- Engage – the key issue is to be curious, start engaging, start conversations with people, see what they are interested in, or need.
- Do not be afraid – being in the middle of the translation field myself, where we are very specific about words and formulations, I would say to not be afraid. Just jump into a conversation, in an area that interests you. Publish posts, engage, and keep it all simple. If you make a mistake, just own up to it and move on.
A personal brand
Of course it is also important to develop your personal brand, in order to be consistent, so people can see who you are when communicating with you. From there you start engaging and showing interest in people, connecting, to build a relationship. See further Valeria Aliperta’s blog for more info on personal branding for translators.
Look also for example at my blog post last week about how Luigi Cappellini, the owner of Castello di Verrazzano, is building a personal brand associated with his love for bowties. Theses bowties then become a part of the Verrazzano brand too, but it is still a way for him to stick out and show people the person behind the Verrazzano wine.
Social Listening and Social Media Influencers
During the last year, thanks in great deal to my wine blog and my interest in, and passion for wine, I have gotten to know some great people mainly on Twitter. Some of these people turned out to be important figures in their fields, especially within social media marketing. Here I have learned a lot by following Twitter chats, podcasts, people as, for example, Robert Moore of SpiderQube as well as other experts in the field. From them I have learnt that a key issue is to start listening, find common groups, find out what people are talking about on the different social media platforms. When you find conversations that you are interested in and have something to contribute, just jump into it and start a dialogue. Do not be afraid to reach out to Influencers, ask questions and engage with them. You can learn a lot. Why not also join one of the closed inner entrepreneur groups that many of the top marketing leaders are offering. I did that, and after only a couple of weeks I have learned so much. Do not be afraid to embrace your entrepreneurial spirit as a translator!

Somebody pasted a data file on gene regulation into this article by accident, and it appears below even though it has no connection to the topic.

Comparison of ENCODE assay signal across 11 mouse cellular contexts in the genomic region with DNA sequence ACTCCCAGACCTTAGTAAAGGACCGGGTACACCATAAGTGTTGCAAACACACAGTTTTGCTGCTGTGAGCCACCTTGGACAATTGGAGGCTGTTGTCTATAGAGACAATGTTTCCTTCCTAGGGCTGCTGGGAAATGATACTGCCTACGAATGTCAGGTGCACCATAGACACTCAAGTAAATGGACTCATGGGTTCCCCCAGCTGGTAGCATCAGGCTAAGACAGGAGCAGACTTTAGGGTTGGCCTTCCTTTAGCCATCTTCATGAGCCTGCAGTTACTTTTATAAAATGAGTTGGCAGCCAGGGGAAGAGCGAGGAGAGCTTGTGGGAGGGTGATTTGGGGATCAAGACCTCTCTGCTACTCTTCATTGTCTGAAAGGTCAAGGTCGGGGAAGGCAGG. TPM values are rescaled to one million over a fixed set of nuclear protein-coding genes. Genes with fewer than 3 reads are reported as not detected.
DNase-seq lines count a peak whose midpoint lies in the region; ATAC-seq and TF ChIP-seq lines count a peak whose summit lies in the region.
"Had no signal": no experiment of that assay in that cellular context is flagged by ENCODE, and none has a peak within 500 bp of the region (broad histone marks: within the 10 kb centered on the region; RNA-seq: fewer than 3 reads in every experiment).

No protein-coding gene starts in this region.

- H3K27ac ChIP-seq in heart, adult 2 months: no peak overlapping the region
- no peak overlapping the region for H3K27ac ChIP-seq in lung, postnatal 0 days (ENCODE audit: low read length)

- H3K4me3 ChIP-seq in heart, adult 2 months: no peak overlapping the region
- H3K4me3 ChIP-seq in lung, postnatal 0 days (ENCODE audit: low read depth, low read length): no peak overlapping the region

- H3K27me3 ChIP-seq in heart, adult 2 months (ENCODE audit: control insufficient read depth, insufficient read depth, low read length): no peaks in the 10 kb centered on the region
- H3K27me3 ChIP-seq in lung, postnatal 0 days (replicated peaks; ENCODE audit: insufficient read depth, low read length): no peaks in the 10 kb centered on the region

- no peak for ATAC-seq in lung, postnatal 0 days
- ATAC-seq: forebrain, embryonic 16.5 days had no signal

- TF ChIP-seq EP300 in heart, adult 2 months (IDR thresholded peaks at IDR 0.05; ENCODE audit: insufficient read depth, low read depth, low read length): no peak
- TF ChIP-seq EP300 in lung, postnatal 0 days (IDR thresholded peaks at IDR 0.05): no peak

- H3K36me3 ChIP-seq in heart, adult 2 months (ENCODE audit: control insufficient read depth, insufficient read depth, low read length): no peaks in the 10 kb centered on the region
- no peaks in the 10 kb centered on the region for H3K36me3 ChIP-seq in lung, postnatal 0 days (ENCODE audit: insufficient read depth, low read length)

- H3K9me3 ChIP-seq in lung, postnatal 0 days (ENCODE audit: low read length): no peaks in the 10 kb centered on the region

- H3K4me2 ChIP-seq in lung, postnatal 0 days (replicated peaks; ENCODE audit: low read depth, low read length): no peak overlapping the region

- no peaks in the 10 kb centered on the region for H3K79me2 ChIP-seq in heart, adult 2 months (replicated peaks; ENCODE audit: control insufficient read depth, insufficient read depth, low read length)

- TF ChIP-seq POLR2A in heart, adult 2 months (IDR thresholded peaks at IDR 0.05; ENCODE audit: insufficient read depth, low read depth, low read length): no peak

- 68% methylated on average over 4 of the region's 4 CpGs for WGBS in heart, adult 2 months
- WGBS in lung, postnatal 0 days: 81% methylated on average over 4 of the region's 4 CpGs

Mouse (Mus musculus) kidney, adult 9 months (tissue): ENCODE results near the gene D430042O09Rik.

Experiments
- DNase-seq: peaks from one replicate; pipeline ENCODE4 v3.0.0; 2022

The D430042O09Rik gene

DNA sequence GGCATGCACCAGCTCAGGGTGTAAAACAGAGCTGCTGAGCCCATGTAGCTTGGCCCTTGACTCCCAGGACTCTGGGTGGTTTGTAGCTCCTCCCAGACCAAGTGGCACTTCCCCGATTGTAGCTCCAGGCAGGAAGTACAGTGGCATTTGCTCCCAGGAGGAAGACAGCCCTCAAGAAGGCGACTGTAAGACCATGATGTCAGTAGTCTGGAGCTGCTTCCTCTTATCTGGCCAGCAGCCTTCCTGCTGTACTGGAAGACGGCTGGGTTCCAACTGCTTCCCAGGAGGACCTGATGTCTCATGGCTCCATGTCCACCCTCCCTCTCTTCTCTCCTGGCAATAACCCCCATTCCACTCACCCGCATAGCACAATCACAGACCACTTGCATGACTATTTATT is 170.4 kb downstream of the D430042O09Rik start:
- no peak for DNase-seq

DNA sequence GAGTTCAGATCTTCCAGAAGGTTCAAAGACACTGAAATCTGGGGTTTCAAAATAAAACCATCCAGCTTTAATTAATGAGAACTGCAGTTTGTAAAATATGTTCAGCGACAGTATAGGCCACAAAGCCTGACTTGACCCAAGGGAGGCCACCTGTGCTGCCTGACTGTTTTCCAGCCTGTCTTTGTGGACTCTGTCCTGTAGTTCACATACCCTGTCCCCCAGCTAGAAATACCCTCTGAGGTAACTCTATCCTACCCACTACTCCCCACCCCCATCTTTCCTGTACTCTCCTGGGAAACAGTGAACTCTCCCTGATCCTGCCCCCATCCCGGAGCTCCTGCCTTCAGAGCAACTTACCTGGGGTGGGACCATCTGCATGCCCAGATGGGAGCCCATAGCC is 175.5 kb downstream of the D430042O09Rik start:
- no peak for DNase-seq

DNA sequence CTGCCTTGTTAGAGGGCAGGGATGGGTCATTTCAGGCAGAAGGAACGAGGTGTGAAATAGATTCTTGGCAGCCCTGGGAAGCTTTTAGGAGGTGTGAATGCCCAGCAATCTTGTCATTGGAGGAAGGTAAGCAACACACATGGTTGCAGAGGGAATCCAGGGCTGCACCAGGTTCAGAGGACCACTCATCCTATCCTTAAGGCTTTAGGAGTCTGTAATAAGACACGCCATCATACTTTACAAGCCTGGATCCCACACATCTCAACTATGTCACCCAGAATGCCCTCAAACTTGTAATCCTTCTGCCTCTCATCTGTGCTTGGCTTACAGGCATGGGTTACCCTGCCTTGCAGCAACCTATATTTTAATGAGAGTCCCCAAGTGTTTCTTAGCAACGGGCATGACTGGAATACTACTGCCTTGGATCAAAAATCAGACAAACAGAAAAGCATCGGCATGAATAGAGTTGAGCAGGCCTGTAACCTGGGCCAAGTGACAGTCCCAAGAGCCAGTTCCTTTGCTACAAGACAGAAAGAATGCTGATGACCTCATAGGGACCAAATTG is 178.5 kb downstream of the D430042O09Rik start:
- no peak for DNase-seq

The Social Translator
So why should a translator be on social media or do marketing offline? Well, because we want to move forward and improve, build relationships that can be useful, hopefully find more and better clients. Peer support is of course very important, but it is not the only important part in our business. Above all, as mentioned in the beginning it should not be about us, but about them. So I would love to see articles about how to build relationships with the ‘outside’ world, how to use social media in a constructive way for translators. We are getting there, I see many fellow translators who are getting out there testing different approaches. It is indeed all about testing new things, see if it works, if not, to try something else. To get something out of social media, you need to be social, to build relationships and trust, as discussed by Eric Mitchell in his Social Hangout nr. 32 with Carlos Gil. Do not be too formal, and do not be afraid to engage! 🙂
Don’t forget to follow me on Twitter @ricasoli99. Thanks!